This test can help determine whether there is involvement of brachial plexus nerves on the arm side of the body as well as identify possible causes of weakness in different areas such as elbow flexors, wrist extensors, etc. It also allows your healthcare provider to determine whether there has been a change in tone or strength over time which helps with differential diagnoses such as stroke or TIA’s vs CVA.’

Nerve conduction study

Nerve conduction velocity (NCV) testing is a reliable way to determine whether or not there is damage to the brachial plexus. The NCV measures how quickly electrical impulses travel along nerve fibers in your body. A normal NCV indicates no nerve damage; however, a slowed NCV suggests that there may be nerve damage associated with Erb’s palsy.

How is Erb’s palsy treated?

The treatment of Erb’s palsy is based on the severity of the condition and the age of the patient. The milder forms of Erb’s palsy are treated with physical therapy to strengthen the affected arm and hand. More severe cases of Erb’s palsy may require surgery to repair damage to the brachial plexus.

If you have mild symptoms of Erb’s palsy, you may be able to manage them with physical therapy alone. However, if you have more severe symptoms, your doctor may recommend surgery to get Erb’s palsy treated. 

Non-surgical treatments

The non-surgical treatments for brachial plexus are few, but they can be effective.

Physical therapy

This is the most common treatment for Erb’s palsy, and it is typically used to strengthen the  affected limb. This can help reduce spasms, which may cause stiffness and pain in the brachial plexus or shoulder joint. It also helps improve strength and flexibility, which may help prevent the development of brachial plexus injuries as you age.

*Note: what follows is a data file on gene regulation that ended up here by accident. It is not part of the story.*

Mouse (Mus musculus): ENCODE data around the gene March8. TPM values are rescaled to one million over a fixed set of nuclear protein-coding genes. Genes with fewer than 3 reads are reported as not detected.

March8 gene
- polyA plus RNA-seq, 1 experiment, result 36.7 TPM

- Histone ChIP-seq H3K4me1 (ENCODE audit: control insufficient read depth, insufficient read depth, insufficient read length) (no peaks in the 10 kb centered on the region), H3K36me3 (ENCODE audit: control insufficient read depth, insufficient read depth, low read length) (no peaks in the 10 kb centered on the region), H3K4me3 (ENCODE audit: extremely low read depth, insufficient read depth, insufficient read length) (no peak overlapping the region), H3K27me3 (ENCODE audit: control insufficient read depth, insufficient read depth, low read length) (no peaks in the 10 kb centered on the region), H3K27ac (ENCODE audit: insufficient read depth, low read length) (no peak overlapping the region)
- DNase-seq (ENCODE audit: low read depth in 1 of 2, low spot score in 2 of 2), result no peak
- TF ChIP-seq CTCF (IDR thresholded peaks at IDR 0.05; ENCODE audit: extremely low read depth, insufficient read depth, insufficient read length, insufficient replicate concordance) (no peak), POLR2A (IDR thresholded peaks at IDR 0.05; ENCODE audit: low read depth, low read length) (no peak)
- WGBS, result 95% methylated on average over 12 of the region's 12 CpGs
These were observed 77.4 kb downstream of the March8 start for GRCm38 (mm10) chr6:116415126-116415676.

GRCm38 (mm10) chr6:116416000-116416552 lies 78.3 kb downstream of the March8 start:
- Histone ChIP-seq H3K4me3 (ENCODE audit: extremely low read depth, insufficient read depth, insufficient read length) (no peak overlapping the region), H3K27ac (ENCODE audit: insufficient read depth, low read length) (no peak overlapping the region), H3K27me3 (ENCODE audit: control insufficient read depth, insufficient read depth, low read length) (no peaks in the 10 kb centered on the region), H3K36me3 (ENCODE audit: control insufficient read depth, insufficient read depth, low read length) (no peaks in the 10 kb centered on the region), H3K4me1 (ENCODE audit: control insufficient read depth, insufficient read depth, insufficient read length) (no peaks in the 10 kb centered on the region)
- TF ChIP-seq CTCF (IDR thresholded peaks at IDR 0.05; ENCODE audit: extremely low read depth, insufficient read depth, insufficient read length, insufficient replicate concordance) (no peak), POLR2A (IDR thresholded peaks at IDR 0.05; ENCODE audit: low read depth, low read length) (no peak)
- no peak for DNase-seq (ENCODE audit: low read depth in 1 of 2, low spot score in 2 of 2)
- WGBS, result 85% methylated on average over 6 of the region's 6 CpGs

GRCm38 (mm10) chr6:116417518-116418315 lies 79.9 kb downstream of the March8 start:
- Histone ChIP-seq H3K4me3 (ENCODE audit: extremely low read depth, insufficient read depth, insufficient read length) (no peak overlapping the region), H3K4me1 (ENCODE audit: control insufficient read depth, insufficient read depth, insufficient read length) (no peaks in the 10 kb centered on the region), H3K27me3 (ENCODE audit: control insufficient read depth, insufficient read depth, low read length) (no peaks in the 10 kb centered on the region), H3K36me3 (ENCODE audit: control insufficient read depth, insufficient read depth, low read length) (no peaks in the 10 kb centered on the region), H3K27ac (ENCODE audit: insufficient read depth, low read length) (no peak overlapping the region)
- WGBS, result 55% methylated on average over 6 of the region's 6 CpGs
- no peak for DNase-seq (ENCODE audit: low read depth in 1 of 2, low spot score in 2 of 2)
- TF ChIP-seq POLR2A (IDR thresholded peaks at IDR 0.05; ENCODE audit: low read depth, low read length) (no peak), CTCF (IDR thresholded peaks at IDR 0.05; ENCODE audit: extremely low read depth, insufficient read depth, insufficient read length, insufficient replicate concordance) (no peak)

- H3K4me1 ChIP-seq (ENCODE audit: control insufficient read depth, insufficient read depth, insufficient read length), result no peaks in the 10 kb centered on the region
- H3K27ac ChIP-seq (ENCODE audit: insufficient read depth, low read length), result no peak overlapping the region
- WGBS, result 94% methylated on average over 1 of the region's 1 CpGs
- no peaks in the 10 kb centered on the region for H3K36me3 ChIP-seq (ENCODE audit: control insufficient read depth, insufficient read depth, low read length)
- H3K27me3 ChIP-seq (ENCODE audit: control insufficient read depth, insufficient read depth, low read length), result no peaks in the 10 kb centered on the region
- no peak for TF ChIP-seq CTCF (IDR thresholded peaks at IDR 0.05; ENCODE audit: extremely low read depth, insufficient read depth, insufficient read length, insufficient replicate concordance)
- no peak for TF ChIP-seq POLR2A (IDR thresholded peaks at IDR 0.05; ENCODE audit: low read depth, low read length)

Working with an occupational therapy professional

You may need to have a specialist in occupational therapy work with you to learn a range of motion exercises and methods that will help you build up your shoulder strength. A physical therapist will also work with your doctor to develop an exercise program that is appropriate for your needs. 

Your physical therapist may suggest the following activities for you or your child’s Erb’s palsy treatment: 

  • Walking (brisk walking, jogging, swimming)
  • Swimming laps or pool exercises
  • Using a stationary bicycle or treadmill
  • Hiking on a treadmill or using a stationary bicycle to ride uphill
  • Weight training (lifting weights) in a gym or with weights purchased at home
  • Patients may also be taught how to use a special brace or splint to help them strengthen the muscles around their shoulder blades and improve range of motion.


This can help to reduce pain and improve function in patients with Erb’s palsy. For example, there are several non-steroidal anti-inflammatory drugs (NSAIDs) available that can relieve pain, stiffness, or inflammation in the upper nerves of the body. 

Others include medications used to treat high blood pressure, diabetes, or cervical rib symptoms. It is important for patients to discuss all of their medical conditions with their healthcare provider before taking any medications. 

Surgical procedures

You may also want to consider surgery if physical therapy doesn’t seem to be helping or if there are complications from your condition that aren’t improving with treatment. Nerve surgery involves removing or replacing damaged tissue from your shoulder by making small cuts in the muscle itself. It’s usually done using general anesthesia (a medication that puts patients asleep during surgery). 

Nerve graft

This is the most common surgical treatment for Erb’s palsy. It involves removing one or more nerves from an unaffected part of the brachial plexus, such as the upper arm, and grafting them to the affected arm. The surgeon may also need to remove bone in order to make room for the new brachial plexus nerves.

Nerve transfers

Another approach is nerve transfer, where a surgeon transfers the function of a small group of healthy nerves to another part of the body or to another part of the same limb. This is often done when surgeons think that there may be too much damage to other parts of the arm muscle.


After a successful operation, patients must be careful to follow their doctor’s instructions for complete recovery or they could experience complications like total paralysis or loss of sensation in their arms or legs.